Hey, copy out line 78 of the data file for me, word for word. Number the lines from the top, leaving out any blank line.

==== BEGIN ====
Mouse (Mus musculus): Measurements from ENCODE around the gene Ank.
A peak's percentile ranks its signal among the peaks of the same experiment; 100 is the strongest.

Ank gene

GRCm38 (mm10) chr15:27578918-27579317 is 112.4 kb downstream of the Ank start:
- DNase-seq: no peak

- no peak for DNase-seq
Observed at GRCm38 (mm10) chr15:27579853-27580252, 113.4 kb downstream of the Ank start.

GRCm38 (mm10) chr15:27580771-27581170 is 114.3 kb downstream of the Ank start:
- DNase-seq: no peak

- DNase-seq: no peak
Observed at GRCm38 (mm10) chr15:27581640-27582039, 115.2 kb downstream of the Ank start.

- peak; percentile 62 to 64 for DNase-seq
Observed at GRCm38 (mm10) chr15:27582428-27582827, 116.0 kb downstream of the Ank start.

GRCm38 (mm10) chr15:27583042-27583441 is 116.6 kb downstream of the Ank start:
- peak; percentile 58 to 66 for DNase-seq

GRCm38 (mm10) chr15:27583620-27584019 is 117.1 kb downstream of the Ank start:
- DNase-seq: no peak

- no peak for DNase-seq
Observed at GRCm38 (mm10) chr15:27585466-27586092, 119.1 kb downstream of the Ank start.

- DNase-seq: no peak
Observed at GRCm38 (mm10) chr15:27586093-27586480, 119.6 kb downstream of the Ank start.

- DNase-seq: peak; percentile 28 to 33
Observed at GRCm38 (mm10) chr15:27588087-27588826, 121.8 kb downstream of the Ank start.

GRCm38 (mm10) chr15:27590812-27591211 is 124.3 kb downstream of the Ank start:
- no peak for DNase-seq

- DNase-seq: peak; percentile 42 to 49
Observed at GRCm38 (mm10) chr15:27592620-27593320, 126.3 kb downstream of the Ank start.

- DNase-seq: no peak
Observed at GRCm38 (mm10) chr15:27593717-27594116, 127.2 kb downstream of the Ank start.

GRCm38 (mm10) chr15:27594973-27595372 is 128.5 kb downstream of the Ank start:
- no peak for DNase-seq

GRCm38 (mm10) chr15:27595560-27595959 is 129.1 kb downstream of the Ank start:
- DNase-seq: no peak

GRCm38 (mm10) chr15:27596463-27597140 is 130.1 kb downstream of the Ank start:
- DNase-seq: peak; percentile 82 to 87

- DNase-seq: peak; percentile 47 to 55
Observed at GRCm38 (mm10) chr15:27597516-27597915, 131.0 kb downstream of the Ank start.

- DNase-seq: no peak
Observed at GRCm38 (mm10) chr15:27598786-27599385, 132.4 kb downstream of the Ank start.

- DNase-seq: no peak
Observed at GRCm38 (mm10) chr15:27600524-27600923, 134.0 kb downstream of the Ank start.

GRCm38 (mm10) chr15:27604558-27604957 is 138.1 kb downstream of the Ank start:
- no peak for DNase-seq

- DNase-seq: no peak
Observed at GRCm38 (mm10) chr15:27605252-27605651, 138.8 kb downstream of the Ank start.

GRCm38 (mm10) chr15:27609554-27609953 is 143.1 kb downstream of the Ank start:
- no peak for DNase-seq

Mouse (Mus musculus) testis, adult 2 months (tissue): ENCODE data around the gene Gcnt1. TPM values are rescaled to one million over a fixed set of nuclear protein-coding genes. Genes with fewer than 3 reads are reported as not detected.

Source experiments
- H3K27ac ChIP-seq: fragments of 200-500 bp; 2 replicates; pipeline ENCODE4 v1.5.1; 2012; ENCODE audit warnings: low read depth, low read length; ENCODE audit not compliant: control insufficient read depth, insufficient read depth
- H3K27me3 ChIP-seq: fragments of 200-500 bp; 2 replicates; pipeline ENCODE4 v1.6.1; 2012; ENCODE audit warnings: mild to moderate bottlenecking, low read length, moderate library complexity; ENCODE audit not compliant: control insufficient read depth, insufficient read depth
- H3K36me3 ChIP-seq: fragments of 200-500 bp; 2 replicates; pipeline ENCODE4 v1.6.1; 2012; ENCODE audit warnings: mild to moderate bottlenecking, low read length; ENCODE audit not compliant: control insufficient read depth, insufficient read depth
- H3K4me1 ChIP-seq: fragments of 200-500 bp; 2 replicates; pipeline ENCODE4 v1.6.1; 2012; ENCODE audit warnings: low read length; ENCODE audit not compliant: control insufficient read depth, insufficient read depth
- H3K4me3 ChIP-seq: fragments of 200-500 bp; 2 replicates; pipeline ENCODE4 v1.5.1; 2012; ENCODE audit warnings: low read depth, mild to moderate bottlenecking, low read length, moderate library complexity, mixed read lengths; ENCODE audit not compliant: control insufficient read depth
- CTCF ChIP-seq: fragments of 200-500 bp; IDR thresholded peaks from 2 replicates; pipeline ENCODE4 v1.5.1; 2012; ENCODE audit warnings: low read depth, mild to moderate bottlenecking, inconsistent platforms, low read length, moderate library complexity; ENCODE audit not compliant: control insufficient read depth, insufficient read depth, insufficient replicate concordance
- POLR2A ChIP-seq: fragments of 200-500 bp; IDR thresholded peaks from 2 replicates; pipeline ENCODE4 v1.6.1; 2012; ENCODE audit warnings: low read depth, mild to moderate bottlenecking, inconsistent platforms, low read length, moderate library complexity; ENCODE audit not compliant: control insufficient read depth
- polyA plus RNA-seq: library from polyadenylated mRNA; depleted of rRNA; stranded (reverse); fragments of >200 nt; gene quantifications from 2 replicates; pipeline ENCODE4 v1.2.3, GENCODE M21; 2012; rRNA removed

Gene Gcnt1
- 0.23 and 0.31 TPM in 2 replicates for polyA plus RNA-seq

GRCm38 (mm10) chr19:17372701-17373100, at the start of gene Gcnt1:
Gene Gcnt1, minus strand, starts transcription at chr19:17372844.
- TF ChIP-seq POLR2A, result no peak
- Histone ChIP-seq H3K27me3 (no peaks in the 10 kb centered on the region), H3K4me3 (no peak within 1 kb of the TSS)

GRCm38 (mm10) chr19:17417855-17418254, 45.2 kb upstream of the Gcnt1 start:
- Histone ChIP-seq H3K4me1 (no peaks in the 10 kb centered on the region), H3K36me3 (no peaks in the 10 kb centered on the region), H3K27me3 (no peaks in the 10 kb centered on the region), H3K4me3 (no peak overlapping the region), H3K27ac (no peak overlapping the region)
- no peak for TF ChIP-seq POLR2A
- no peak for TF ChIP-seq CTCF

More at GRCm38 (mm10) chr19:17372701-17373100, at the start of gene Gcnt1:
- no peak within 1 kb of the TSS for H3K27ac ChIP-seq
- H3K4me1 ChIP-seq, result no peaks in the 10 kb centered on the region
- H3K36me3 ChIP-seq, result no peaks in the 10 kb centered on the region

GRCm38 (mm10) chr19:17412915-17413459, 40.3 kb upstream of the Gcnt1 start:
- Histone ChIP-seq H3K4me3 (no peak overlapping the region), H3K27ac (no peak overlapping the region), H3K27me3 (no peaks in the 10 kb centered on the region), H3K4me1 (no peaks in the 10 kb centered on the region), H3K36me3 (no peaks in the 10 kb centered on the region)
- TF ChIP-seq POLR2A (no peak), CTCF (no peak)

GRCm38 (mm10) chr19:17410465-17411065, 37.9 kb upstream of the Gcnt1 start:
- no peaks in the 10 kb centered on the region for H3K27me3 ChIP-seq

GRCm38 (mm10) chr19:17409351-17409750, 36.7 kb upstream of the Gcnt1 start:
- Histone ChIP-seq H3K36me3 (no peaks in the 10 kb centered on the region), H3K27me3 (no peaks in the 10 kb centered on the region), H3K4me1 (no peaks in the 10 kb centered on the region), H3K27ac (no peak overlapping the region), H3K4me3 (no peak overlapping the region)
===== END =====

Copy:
- Histone ChIP-seq H3K36me3 (no peaks in the 10 kb centered on the region), H3K27me3 (no peaks in the 10 kb centered on the region), H3K4me1 (no peaks in the 10 kb centered on the region), H3K27ac (no peak overlapping the region), H3K4me3 (no peak overlapping the region)